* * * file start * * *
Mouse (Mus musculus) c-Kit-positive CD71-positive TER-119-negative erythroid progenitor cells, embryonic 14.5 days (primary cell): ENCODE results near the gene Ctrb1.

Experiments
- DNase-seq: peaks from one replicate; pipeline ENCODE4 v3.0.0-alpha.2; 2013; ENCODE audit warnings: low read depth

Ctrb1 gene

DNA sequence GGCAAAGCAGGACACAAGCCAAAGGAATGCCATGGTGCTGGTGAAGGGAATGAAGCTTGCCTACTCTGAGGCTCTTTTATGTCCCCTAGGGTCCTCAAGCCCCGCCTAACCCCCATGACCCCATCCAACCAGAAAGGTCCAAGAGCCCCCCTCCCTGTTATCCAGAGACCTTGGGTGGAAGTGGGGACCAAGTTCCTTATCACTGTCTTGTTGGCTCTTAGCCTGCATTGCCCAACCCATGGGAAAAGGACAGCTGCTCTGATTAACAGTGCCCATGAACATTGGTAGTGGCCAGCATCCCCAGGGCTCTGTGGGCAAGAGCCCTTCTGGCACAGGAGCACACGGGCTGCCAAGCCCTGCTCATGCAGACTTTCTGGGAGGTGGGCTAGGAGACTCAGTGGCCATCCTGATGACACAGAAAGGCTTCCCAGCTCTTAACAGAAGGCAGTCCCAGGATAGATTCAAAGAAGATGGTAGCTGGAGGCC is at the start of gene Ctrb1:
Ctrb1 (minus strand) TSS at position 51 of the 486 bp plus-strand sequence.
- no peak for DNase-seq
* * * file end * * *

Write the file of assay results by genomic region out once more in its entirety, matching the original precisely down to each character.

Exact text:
Mouse (Mus musculus) c-Kit-positive CD71-positive TER-119-negative erythroid progenitor cells, embryonic 14.5 days (primary cell): ENCODE results near the gene Ctrb1.

Experiments
- DNase-seq: peaks from one replicate; pipeline ENCODE4 v3.0.0-alpha.2; 2013; ENCODE audit warnings: low read depth

Ctrb1 gene

DNA sequence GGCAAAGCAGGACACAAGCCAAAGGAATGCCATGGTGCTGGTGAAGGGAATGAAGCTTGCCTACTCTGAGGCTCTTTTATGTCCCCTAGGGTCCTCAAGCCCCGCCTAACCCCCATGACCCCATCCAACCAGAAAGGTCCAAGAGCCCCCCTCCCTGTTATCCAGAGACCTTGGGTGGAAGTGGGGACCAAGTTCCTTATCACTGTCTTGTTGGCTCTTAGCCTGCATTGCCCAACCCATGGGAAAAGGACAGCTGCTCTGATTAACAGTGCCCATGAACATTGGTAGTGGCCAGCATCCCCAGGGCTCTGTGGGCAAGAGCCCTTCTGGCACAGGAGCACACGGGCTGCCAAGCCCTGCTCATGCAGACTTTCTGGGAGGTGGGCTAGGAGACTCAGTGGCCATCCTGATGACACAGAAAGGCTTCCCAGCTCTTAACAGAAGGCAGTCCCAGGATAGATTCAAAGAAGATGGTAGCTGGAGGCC is at the start of gene Ctrb1:
Ctrb1 (minus strand) TSS at position 51 of the 486 bp plus-strand sequence.
- no peak for DNase-seq